“Experts estimate that as much as 90 percent of online content may be synthetically generated by 2026,” the report warned, adding that synthetic media “refers to media generated or manipulated using artificial intelligence.”
3 consequences that we can already (fore)see:
1) When AI starts learning from AI
The data used to train large language models come from sources produced by humans – books, articles, photos, etc. However, as more and more people use AI to create content, the question arises: what will happen when AI models start training on content generated, indeed, by AI itself?
A group of researchers from the UK and Canada believes that the effects are decidedly negative and lead to the creation of a loop and the collapse of the language model. “Over time, errors in the generated data add up and ultimately force models that learn from these data to perceive reality even more erroneously,” the scientists believe. Thus, copies of AI copies would result in the degradation of the quality of generated responses. Ilia Shumailov, one of the researchers, adds: “We were surprised when we observed how quickly the models collapse: they can quickly forget most of the original data they initially learned from.”
2) Advertisment vs content farms
AI chatbots are used to generate content that fills low-quality websites. More than 140 major brands (many of them on the Fortune 500 list) pay for advertisements on such sites, according to a NewsGuard report. Hundreds of ads appear on sites stuffed with AI-generated content through automated campaigns. “Programmatic is the main source of revenue for these types of websites,” says Lorenzo Arvanitis, an analyst with NewsGuard.
Such content farms have gained momentum with the development of AI tools.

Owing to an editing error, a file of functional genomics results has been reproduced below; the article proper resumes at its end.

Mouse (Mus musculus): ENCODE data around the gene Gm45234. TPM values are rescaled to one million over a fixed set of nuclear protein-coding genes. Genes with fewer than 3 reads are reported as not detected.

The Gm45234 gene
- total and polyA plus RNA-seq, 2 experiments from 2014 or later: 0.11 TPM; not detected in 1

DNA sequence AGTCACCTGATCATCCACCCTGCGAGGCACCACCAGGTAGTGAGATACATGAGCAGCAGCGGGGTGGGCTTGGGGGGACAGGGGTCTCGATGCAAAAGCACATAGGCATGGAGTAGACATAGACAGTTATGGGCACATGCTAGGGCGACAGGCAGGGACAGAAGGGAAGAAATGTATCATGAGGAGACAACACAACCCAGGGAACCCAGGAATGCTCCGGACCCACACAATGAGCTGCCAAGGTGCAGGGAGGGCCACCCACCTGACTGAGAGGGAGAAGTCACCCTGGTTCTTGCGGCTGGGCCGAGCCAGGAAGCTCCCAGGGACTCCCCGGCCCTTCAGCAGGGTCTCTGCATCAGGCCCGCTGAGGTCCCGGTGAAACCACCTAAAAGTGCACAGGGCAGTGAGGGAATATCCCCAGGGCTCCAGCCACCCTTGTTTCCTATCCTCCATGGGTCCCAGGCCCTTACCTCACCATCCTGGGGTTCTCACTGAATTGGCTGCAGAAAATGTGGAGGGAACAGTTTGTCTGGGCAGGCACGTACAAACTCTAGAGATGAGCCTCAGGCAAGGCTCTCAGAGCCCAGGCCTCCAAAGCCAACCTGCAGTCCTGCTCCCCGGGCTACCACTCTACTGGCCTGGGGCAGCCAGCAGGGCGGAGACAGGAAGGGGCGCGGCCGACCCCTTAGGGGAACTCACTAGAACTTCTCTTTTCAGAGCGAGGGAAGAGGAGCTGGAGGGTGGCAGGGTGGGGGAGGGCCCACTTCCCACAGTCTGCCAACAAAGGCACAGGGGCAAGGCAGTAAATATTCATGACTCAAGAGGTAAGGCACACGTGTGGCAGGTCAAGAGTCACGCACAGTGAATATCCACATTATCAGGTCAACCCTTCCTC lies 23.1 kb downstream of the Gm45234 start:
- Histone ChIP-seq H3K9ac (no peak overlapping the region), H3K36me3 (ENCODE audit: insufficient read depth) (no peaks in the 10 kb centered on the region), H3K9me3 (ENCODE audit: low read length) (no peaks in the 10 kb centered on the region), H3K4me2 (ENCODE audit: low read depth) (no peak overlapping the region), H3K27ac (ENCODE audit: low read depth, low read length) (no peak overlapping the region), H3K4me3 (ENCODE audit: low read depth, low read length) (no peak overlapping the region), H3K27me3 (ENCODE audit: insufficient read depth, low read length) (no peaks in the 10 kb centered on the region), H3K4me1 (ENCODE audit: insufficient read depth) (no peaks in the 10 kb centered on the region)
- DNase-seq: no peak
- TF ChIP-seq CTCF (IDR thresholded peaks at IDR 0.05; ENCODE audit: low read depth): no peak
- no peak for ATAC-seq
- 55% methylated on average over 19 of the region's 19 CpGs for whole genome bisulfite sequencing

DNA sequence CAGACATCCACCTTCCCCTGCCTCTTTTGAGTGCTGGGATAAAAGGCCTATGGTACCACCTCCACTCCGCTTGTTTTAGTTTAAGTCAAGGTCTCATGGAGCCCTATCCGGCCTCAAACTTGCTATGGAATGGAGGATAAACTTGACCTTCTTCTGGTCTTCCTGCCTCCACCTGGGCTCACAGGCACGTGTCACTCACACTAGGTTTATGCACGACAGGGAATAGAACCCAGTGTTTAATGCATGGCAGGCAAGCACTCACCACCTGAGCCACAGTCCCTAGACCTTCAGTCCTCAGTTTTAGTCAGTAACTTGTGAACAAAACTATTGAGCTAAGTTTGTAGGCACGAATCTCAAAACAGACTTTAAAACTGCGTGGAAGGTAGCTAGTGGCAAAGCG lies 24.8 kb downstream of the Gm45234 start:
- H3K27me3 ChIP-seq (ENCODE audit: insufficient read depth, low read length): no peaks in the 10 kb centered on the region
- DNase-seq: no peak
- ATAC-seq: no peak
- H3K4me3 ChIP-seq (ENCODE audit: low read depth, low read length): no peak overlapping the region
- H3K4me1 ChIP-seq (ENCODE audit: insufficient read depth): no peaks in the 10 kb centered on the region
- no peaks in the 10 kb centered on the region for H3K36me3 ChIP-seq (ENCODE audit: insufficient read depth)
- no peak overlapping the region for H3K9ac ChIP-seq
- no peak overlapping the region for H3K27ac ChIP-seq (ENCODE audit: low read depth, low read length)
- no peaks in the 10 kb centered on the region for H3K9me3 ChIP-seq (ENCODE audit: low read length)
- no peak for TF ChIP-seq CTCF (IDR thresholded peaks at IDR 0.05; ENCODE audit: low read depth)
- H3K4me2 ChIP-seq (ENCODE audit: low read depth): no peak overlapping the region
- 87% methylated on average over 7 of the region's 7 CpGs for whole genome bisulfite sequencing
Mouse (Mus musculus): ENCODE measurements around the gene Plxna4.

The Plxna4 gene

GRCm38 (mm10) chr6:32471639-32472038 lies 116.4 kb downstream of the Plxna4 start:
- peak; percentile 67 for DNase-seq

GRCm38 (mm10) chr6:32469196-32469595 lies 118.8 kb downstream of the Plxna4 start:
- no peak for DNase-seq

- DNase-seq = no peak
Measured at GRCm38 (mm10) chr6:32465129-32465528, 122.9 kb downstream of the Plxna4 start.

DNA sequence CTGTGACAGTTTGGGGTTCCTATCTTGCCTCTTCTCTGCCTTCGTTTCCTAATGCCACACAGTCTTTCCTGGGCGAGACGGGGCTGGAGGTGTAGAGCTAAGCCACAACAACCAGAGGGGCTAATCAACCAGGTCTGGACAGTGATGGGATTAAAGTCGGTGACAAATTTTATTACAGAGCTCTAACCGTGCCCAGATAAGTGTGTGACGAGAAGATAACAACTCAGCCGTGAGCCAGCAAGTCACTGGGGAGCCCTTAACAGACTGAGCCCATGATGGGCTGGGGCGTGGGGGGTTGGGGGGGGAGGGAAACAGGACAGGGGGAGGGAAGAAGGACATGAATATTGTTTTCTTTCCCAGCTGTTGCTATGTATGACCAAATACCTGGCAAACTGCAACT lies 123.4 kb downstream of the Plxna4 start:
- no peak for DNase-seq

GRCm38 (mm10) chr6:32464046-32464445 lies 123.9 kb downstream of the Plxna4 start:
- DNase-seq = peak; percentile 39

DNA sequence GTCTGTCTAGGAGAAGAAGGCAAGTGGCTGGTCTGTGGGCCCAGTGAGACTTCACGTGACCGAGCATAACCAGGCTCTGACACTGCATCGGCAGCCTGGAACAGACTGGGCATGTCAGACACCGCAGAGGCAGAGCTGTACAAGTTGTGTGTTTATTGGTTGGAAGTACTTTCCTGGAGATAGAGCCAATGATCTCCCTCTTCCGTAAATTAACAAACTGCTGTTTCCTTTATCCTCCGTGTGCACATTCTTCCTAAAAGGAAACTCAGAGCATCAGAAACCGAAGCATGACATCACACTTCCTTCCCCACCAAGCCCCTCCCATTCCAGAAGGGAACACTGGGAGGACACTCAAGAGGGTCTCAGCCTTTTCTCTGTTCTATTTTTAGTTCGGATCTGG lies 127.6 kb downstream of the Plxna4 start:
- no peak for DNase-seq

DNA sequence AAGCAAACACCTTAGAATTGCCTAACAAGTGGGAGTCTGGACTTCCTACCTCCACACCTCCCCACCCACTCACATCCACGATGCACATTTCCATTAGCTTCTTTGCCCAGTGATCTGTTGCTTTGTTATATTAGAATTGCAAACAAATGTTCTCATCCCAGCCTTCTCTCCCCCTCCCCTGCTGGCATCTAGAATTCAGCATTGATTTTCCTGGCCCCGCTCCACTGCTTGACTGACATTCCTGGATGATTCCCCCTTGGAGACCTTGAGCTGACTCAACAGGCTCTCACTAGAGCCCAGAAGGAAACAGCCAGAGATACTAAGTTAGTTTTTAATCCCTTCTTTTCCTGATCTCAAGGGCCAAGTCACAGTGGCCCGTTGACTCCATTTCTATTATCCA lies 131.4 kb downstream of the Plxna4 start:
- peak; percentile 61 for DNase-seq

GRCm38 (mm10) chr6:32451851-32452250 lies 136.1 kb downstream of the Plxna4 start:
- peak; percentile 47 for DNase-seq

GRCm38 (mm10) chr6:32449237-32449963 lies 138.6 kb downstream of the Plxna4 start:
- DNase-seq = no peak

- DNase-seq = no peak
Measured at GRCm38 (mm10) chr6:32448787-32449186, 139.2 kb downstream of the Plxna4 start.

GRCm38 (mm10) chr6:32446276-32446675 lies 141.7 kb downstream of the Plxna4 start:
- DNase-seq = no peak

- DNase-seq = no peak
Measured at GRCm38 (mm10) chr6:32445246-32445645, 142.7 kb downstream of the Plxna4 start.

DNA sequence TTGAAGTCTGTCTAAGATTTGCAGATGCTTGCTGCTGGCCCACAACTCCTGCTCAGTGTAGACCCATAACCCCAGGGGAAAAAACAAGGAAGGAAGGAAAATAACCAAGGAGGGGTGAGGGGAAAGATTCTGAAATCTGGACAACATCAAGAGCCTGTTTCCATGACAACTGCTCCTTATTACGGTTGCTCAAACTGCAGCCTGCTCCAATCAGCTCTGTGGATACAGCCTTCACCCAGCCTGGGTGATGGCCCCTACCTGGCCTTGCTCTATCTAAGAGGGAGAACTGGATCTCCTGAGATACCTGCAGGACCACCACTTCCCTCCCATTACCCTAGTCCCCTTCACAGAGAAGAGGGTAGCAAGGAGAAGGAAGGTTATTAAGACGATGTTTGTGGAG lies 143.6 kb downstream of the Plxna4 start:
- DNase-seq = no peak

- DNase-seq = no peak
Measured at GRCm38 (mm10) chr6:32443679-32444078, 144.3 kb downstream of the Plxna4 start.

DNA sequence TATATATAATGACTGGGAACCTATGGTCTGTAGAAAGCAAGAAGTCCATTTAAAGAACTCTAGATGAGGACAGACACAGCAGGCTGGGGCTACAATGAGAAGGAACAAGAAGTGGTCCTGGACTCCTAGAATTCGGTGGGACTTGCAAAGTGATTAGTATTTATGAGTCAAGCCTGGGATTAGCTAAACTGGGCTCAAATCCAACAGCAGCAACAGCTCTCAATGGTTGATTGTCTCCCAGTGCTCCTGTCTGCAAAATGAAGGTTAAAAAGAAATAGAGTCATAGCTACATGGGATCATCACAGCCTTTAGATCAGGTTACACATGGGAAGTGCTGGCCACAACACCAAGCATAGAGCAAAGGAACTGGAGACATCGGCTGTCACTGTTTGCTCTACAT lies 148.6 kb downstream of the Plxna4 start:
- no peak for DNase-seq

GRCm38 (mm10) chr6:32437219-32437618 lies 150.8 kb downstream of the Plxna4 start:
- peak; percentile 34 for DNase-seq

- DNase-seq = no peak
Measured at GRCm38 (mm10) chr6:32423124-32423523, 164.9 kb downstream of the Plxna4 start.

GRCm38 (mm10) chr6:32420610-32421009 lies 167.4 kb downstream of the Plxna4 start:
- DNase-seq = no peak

One site flagged by NewsGuard generated over 1200 articles per day!
Most of the ads that end up on such spammy sites are served by Google. The tech giant, whose ad revenue was $168 billion in 2022, responds that it follows strict rules and ads do not appear on sites with spam or duplicated content. However, it appears that content generators are currently winning against such restrictions.
3) Fake users = fake evaluation
IRL is an app that is intended to help discover local events and make connections. According to the management, it was supposed to have 20 million users, and it managed to raise a considerable $200 million from investors. The problem is that it turned out that as much as 95% of the users are fake accounts or bots. After these facts came to light, the company will be shut down and is supposed to return capital to shareholders. Doubts about the real number of users were first reported a few months ago by IRL employees.
Co-Founder @ MDBootstrap.com / Forbes 30 under 30 / EO'er
For years I've been working as an IT Consultant in countries like Netherlands, Belgium, Poland or India developing enterprise class systems for the biggest companies within domain.
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